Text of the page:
It is reported that greenhouse gas emissions from operators covered by the EU Emissions Trading System (EU ETS) fell by 13.3% in 2020 compared to 2019 levels. This reduction resulted from an 11.2% decrease in emissions from stationary installations and a 64.1% decrease in emissions from aviation.
As one of the sectors most vulnerable to the COVID-19 pandemic, aviation saw the steepest reduction in emissions (-64.1%). The power sector witnessed a 14.9% decrease, reflecting both reduced electricity consumption due to the pandemic and previously identified decarbonisation trends. These include both the switch from coal to natural gas-fired power generation, and the replacement of fossil fuels by renewable energy sources.
Emissions from industry decreased by an average of 7%, with reductions observed in most sectors, including iron and steel (-11.7%), cement (-5.1%), chemicals (-4%) and refineries (-8.1%). However, with current data, it is not yet possible to determine what proportion of these reductions is due to increased emissions efficiency.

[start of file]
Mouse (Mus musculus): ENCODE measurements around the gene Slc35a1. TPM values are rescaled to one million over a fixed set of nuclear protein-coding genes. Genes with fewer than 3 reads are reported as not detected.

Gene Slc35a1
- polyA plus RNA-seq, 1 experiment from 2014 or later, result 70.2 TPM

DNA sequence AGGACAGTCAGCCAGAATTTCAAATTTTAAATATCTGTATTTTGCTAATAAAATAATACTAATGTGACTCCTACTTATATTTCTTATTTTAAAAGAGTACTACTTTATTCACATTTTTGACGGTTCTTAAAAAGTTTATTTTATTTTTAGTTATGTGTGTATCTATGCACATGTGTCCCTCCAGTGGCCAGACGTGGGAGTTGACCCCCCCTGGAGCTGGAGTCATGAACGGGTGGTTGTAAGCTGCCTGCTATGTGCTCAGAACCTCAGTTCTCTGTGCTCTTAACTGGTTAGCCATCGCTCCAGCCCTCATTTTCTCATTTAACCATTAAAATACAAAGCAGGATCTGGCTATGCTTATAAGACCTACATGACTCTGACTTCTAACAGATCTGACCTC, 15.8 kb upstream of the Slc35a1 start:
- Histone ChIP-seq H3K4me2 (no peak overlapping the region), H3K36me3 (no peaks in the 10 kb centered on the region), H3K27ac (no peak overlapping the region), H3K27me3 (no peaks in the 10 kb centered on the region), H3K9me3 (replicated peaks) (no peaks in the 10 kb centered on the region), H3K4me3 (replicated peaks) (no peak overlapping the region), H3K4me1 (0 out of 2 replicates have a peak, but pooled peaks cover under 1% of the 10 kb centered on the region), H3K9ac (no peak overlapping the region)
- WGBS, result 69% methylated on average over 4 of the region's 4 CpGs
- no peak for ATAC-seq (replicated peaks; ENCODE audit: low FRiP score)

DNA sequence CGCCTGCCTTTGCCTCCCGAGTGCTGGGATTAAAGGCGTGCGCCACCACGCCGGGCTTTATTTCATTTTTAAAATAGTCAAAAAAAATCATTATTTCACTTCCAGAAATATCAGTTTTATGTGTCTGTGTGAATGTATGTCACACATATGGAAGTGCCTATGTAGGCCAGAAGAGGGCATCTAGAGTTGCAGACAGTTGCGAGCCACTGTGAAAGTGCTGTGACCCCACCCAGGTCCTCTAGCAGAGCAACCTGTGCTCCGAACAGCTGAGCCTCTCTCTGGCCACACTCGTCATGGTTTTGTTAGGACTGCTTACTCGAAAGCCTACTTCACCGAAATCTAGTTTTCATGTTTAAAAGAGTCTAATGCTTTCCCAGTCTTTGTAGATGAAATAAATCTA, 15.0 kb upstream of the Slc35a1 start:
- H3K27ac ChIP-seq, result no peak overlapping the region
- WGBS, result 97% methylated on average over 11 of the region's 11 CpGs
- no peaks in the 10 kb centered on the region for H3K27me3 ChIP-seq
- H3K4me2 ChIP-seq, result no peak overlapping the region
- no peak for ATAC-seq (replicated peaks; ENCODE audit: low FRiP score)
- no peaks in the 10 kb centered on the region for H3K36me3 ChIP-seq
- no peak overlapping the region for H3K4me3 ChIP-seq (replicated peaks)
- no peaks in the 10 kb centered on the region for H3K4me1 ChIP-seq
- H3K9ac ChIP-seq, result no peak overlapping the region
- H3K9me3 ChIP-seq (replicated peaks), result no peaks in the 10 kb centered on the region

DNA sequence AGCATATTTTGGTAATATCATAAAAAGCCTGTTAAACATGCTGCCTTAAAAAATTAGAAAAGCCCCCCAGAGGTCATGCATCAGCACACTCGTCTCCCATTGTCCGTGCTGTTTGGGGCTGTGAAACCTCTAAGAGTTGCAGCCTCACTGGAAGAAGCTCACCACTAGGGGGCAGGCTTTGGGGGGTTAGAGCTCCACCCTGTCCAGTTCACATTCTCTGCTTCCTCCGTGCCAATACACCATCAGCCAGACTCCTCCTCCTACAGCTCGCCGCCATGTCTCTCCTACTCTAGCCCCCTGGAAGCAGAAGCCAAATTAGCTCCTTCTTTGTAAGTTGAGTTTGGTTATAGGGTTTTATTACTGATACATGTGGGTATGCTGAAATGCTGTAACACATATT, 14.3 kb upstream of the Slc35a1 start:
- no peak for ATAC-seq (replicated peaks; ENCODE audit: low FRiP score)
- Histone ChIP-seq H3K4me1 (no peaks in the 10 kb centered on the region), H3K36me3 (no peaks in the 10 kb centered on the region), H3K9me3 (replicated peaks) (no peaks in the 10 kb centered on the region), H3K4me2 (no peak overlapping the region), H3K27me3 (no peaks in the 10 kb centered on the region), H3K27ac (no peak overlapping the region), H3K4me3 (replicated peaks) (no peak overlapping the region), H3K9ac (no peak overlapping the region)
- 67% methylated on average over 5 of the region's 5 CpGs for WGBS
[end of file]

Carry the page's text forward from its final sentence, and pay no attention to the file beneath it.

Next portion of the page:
Emissions from stationary installations reduced considerably
Verified emissions of greenhouse gases from stationary installations (power plants and manufacturing installations) amounted to 1.331 million tonnes of CO2-equivalent in 2020. This is an 11.2% drop compared to 2019.
Airlines' emissions: sectoral crisis drives decrease in emissions
Under the EU ETS Directive, all commercial aircraft operators, and non-commercial aircraft operators with significant emissions, are accountable for their emissions from flights within the European Economic Area (EEA) in 2013-2023.
Verified emissions from aircraft operators amounted to 24.5 million tonnes of CO2 in 2020. This was approximately 64.1% lower than the 68.2 million tonnes of CO2 in 2019. It is, however, not possible with current data to determine how much of this reduction can be attributed to gains in emissions efficiency. Almost a two-third decrease in greenhouse gas emissions is surely significant. Yet, from what the Commission has pointed out, it looks like we still need some time to see COVID-19 pandemic's long-term effects on the reduction of emissions.
Under the EU ETS, all operators (stationary installations and airlines) were required to report their verified emissions of 2020 by 31 March 2021. Although not yet definitive, reporting is higher than 95% for most sectors and countries. The verified emissions data was made available on the public website of the European Union Transaction Log (EUTL) on 1 April 2021.
Source: European Commission Directorate-General for Climate Action